When you eat at restaurants, you surrender control over your diet. Even salads tend to have a large number of additives, from sugar to saturated fats. Eating at home will enable you to monitor your food intake and ensure a healthy diet.

Take a look at these 14 Healthy Easy Recipes for People on the Go and start to cook your own food.

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18. Eat Mushrooms

Mushrooms are a central ingredient in Dr. Joel Fuhrman’s GOMBS disease fighting diet. They boost the immune system and may even reduce the risk of cancer.[14]

19. Floss

Flossing helps to stave off gum disease, which is linked to an increased risk of cancer.[15]

20. Eat Foods Rich in Antioxidants

Antioxidants fight against the harmful effects of free-radicals, toxins which can cause cell damage and an increased risk of disease when they accumulate in the body. Berries, green tea and broccoli are three excellent sources of antioxidants.

Find out more antiosidants-rich foods here: 13 Delicious Antioxidant Foods That Are Great for Your Health

21. Have Sex

Getting down and dirty two to three times a week can have significant health benefits. Sex burns calories, decreases stress, improves sleep, and may even protect against heart disease.[16] It’s an easy and effective way to get exercise–so love long and prosper!

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Featured photo credit: Sweethearts/Patrick via flickr.com

Reference

[1] Wiley Online Library: Late‐Life Alcohol Consumption and 20‐Year Mortality
[2] BMJ Journals: Television viewing time and reduced life expectancy: a life table analysis
[3] Arch Intern Med.: Red Meat Consumption and Mortality
[4] PLOS Medicine: Social Relationships and Mortality Risk: A Meta-analytic Review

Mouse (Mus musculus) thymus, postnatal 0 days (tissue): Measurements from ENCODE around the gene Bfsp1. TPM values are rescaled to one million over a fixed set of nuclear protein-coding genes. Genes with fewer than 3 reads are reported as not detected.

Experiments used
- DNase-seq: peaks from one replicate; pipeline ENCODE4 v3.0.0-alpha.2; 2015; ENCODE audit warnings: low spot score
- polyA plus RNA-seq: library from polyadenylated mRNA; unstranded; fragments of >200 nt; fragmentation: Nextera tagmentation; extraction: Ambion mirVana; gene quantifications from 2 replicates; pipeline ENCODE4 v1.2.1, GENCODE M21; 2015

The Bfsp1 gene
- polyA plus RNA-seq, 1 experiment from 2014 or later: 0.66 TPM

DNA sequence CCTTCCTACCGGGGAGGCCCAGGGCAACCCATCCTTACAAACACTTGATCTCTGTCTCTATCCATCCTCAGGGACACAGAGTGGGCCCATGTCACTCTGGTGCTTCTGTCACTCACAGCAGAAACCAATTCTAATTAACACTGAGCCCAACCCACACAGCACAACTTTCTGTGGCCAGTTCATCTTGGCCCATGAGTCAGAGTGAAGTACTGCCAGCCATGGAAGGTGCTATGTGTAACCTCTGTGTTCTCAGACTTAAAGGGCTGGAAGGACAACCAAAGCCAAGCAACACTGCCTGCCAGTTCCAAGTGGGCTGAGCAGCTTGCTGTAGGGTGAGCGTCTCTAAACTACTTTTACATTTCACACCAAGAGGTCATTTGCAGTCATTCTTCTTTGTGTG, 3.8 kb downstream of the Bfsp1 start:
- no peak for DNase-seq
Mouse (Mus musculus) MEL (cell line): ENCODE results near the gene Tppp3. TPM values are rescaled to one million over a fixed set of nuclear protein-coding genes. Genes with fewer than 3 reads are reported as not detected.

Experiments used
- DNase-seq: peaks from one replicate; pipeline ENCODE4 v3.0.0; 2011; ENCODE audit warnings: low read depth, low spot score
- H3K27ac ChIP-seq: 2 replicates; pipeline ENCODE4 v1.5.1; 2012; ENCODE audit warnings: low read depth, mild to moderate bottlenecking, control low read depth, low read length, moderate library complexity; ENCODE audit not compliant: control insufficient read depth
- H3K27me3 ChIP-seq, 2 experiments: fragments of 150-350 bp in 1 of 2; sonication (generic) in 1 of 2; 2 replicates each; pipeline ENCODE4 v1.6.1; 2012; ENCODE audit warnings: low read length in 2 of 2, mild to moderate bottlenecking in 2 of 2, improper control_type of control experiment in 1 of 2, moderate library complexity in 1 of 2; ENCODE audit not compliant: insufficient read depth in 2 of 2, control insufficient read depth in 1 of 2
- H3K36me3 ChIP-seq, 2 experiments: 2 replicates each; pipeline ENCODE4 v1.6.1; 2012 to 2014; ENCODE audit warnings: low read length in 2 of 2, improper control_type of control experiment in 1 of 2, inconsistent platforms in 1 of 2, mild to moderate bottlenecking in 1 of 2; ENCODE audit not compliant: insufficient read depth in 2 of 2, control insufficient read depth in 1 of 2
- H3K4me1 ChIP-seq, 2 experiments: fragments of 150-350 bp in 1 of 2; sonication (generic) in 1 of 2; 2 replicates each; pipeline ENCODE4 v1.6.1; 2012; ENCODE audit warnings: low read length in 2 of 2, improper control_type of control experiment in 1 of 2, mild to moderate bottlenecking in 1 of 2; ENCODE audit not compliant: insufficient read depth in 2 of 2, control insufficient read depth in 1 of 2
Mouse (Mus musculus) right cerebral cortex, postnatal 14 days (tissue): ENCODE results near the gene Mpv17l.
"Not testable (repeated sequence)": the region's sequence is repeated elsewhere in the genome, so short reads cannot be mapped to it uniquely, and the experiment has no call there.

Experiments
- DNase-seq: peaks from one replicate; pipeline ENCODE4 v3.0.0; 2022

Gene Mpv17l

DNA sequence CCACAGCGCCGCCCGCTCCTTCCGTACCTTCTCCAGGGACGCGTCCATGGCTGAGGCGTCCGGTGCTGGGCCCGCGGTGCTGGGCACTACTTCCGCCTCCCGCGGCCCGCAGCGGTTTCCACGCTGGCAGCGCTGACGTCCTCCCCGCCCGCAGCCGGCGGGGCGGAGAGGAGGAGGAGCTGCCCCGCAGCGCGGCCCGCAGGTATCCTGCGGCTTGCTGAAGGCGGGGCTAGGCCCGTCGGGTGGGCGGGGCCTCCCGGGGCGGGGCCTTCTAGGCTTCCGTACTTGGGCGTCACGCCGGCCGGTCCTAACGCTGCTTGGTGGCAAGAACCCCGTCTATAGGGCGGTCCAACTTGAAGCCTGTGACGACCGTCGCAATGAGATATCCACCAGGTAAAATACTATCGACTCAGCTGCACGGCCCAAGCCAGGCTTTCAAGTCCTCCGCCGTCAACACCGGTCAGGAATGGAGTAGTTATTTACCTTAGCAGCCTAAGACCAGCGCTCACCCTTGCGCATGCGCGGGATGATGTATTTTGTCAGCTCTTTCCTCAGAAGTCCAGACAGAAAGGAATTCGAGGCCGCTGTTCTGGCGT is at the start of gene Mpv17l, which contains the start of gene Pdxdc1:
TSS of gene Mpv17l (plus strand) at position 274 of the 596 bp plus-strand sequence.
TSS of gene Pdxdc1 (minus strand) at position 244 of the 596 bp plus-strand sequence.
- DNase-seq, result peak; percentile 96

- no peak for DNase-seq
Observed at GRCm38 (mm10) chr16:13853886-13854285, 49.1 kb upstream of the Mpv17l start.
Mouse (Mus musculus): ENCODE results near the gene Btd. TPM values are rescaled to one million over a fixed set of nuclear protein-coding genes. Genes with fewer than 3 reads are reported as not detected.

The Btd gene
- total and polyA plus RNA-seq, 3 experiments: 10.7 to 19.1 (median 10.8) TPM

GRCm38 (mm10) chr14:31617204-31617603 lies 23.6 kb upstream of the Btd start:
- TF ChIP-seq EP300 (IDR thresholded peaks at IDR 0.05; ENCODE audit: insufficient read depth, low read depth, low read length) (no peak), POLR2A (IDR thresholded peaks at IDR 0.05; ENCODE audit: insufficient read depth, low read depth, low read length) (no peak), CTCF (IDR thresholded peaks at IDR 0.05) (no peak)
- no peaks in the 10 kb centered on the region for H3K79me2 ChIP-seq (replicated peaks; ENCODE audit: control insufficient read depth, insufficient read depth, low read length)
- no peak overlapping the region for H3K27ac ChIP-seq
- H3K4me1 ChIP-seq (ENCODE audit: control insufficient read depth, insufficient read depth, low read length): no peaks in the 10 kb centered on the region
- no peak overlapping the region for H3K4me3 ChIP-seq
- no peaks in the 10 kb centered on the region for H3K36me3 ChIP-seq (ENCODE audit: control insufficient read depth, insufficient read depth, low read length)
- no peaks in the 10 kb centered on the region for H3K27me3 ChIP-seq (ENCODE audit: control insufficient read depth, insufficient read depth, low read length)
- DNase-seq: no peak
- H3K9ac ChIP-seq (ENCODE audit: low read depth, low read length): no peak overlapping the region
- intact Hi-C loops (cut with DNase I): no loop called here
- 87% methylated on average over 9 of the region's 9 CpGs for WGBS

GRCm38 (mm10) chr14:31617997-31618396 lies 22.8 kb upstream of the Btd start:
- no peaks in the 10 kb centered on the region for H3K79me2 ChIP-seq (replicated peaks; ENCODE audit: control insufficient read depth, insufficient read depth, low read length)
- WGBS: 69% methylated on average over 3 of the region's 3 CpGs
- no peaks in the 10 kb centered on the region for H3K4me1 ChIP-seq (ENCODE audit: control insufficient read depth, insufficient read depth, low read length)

[5] JAMA: Fish and Omega-3 Fatty Acid Intake and Risk of Coronary Heart Disease in Women
[6] NCBI: Effects of Omega‐3 Fatty Acids on Cognitive Function with Aging, Dementia, and Neurological Diseases: Summary
[7] Mayo Clinic Proc: Prediction of all-cause mortality by the Minnesota Multiphasic Personality Inventory Optimism-Pessimism Scale scores: study of a college sample during a 40-year follow-up period.
[8] Med Hypotheses.: Pet ownership protects against the risks and consequences of coronary heart disease.
[9] The New England Journal of Medicine: Association of Coffee Drinking with Total and Cause-Specific Mortality
[10] American Journal of Hypertension: Blood Pressure Response to Transcendental Meditation: A Meta-analysis
[11] Science Direct: Intensive meditation training, immune cell telomerase activity, and psychological mediators
[12] JAMA: The Disease Burden Associated With Overweight and Obesity
[13] JAMA: The Disease Burden Associated With Overweight and Obesity
[14] African Journal of Biotechnology: Anti-cancer effect of polysaccharides isolated from higher basidiomycetes mushrooms
[15] Science Direct: Periodontal disease, tooth loss, and cancer risk in male health professionals: a prospective cohort study
[16] AHA Journals: Sexual Activity and Cardiovascular Disease